On Right and Wrong and the Pitfalls of Advice

A man who beats his wife.
A wife who gets beaten.
A farmer, a businessman, and a preacher.
The man who buys the lottery and loses.
The man who buys the lottery and wins.
A man who drives too fast all the time.
A man who treats speed limits on roads as the word of the Lord.
A woman who decides to dedicate her life to teaching.
A woman who changes careers like she does a blouse.
A man who buys a Mac.
A woman who buys a PC.
A woman who prefers black.
A man who prefers blue.
A man who undergoes surgery to become a she.
A woman who undergoes surgery to become a he.

Who is to say whether or not the life we lead is right or wrong? The only thing we can say is that the lives we lead are different. Let us not judge, for judging presupposes that there is a right and there is a wrong.

On Advising Others

Most of the time we judge based on our past experiences, for that is all we have. But our past experiences are not always right. By doing something because it was successful the last time is the thinking of a sound mind. But even sound minds do not always get it right.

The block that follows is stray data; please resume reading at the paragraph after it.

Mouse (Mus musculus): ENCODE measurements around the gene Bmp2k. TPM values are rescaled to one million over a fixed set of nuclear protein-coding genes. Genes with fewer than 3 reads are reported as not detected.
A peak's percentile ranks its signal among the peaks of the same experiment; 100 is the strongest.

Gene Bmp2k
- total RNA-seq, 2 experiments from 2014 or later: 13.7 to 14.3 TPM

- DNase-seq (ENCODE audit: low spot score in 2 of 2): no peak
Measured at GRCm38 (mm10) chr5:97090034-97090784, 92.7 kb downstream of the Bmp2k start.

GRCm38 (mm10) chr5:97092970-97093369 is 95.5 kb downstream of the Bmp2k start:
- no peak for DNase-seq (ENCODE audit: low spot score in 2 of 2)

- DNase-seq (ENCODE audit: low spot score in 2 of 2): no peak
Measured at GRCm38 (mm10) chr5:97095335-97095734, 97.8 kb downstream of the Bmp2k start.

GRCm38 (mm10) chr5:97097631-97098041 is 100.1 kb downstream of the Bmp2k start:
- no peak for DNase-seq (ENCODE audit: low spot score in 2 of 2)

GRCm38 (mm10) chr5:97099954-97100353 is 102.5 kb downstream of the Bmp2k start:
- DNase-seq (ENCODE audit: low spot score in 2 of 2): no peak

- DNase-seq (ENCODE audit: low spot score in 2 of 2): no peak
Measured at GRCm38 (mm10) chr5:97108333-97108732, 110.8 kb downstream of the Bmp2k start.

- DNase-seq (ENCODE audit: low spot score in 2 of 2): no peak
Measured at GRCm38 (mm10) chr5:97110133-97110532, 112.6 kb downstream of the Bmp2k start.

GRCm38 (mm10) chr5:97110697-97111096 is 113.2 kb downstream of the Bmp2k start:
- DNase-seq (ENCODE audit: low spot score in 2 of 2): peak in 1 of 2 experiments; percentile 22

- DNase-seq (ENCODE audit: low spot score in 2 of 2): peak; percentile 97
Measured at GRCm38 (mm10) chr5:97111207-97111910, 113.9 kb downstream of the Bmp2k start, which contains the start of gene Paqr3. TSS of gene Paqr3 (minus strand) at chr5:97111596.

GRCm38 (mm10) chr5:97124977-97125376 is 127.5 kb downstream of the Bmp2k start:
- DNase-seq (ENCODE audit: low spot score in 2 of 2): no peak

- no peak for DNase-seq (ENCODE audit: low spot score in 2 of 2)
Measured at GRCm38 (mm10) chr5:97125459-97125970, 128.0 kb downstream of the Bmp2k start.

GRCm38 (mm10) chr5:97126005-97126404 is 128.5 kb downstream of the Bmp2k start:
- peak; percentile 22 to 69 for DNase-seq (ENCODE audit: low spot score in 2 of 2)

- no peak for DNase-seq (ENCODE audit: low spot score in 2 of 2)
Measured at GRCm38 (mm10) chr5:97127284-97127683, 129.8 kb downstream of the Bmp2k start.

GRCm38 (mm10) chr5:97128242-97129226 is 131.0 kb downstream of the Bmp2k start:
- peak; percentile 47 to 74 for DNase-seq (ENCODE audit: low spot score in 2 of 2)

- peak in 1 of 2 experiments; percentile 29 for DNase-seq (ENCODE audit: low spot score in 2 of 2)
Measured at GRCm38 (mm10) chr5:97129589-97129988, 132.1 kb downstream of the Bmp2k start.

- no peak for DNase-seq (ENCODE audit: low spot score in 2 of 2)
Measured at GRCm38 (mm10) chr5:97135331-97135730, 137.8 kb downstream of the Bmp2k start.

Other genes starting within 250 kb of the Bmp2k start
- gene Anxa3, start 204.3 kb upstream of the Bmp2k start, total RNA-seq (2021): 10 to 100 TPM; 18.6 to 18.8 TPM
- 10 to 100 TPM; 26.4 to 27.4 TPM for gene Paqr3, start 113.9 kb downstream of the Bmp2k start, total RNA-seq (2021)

Learning through past experiences can often work for ourselves. We know our own limits, our own character, our own personality, better than most. But when we try to advise others through what we have learnt last time, we have to understand that not everyone’s like us.

When we advise others, we cannot demand that they follow our advice word-for-word. They may not think or feel the same, and may not have the skills necessary to carry out the plans you have devised for them.

Advice often attempts to make a person bypass the failure stage, which may be crucial for learning. If a person does not try and fail, he may not learn how to handle failure, or should difficulties occur at a later stage, he may be at a disadvantage.

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